Last week, it was Anthoine Hubert, aged 22 years. Back in 1973, there was another likeable Frenchman called Francois Cevert who gave himself to motor racing—and it took him. In a biography published soon after Cevert’s death in a racing accident at the age of 29, these evocative words of his framed an enduring paradox.

“This lightheartedness (racing and celebrating in the shadows of death) might seem out of place. It is not, for we all know, everyone of us, that there is death in our contract. The more I drive, the more I realise it could happen to me; but in fact it would take more courage for me to give up racing than it would to go on," Cevert is quoted as saying in Formula 1: The Autobiography, an excellent anthology edited by Gerald Donaldson.

In F1 history, a few did give up, but most have gone on. A day after Hubert’s death in a terrifying crash in a tier-II race, all 20 drivers in F1 raced. That decision is partly made easier today, than say in the 1970s or in the 1950s, by the advances made by the sport in driver safety. F1 has never been safer—that, though, being a relative word—than it is now.

When the sport began, the fear, the danger, the risks were more palpable. Till the mid-nineties, death was a constant reminder. A Statsf1.com dataset lists the cause of death of all drivers who have raced in F1, and it shows the number of deaths due to racing accidents—be it in F1 or in other series—has been progressively decreasing.

The 1950s and the 1960s were the worst decades. On the one hand, the cars were touching top speeds of above 250 km/hour—imagine that, about four times the maximum permissible speed on Indian city roads. On the other hand, driver safety died many deaths in the name of bravado and pushing the boundaries.

The tyres were about one-third the width of current tyres, which meant less grip. Tracks did not have runoff areas, gravel traps and tyre walls to cushion the impact of moves gone awry. In Europe, some of those tracks meandered through forests, which meant it would take longer for help to arrive.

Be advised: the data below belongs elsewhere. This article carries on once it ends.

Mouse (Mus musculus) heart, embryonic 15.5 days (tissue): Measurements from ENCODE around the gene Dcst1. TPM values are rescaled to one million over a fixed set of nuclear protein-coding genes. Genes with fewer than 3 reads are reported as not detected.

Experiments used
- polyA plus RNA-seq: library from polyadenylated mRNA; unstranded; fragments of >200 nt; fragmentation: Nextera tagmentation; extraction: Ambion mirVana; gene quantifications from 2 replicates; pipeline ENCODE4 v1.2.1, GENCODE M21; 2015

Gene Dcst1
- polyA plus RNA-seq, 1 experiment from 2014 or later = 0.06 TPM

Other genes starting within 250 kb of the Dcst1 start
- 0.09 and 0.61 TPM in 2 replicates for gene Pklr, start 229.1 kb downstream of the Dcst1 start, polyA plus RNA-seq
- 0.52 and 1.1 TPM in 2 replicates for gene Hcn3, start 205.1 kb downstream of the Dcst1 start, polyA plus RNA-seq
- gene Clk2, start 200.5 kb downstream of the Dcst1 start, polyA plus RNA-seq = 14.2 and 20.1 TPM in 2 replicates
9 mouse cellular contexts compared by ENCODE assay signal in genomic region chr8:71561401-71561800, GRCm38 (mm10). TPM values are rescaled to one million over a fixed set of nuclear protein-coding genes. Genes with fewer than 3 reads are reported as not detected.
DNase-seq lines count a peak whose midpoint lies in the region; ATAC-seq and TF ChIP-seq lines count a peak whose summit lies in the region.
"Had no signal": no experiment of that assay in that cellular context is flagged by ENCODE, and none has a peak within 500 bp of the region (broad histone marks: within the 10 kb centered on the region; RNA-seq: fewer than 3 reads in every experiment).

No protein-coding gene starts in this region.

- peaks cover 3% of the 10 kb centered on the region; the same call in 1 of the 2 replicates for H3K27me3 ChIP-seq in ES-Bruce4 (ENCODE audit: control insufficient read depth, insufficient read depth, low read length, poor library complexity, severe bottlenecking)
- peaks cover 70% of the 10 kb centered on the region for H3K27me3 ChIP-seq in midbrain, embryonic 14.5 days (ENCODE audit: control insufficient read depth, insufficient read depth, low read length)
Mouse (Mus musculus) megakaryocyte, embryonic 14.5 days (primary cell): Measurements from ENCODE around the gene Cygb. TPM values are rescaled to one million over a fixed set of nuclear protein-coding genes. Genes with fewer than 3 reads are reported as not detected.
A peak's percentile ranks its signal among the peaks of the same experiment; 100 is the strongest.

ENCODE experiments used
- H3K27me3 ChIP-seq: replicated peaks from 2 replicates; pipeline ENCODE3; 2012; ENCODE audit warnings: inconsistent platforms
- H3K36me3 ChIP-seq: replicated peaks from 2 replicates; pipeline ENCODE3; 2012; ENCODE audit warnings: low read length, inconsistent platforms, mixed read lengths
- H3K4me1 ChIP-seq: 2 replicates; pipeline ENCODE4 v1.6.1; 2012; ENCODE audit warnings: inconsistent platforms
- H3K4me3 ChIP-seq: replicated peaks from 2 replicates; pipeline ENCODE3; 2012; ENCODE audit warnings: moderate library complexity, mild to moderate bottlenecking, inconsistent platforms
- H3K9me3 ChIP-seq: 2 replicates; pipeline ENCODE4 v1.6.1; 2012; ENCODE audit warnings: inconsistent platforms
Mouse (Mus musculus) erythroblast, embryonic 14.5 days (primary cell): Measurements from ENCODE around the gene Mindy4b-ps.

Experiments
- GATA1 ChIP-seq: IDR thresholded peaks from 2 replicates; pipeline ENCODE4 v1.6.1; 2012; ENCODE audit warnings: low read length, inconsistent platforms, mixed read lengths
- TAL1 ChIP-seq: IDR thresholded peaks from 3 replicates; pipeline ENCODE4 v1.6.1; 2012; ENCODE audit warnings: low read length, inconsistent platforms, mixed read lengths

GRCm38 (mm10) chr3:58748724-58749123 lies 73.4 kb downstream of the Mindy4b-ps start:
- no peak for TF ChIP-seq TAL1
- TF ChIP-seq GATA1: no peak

Drivers were perched a couple of feet from the ground, in a road-car kind of sitting position. Except they had no windshield, they did not wear helmets or wore flimsy ones, their overalls were made of cloth and their shoes of canvas. And they did not wear seatbelts, preferring to be thrown off the car at speed than be trapped in a mangled and burning piece of metal.

As the fatalities mounted, and F1 organised itself better as a sport the conversation around safety increased, and changes came. In track design and features. In car material and design. In requirements of a driver while in the cockpit.

Today, the cars are much faster, but also more stable and reliable. For example, the share of retirements in F1 races due to technical reasons (for example, engine or brake failure) and accidents—the two things that put a driver’s life in great peril—have each started to converge around the 5-10% mark.

The significant improvements have come from the technical side. Since the beginning of the sport, the share of technical-related retirements was consistently above 25%, peaking at 48% in 1986. Similarly, between 1975 and 2002, the share of accident-related retirements was mostly above 10%, peaking at 22% in 1993. Even in the 1950s and 1960s, accident-related retirements were around the 10% mark, but weaker safety regulations and features resulted in more driver fatalities.

Ferrari, the only team that has been in the sport through its 70-year history, has lost seven drivers, more than any other team. Six of them died in a crash in an 11-year stretch between 1950 and 1961, and the seventh, the brilliant and popular Canadian Gilles Villeneuve, in 1982.

But the 1950s were not Ferrari’s worst period in terms of accidents and technical travails. Its worst was the decade between 1986 and 1996. Its accident count was, at times, double that of the 1950s, but it emerged without any fatalities, again a testament to safety advancements.

Data for the last decade shows that it’s the mid- and lower-rung teams that are more accident-prone. Sauber (now Alfa Romeo) and Renault both have an accident rate above 10%. Staying out of trouble is also partly about race craft. And, in the past decade, Mercedes and Lewis Hamilton have shown a greater knack of staying out of trouble than Ferrari. Then again, as Cevert said, when you are racing, the shadow of trouble is always there.

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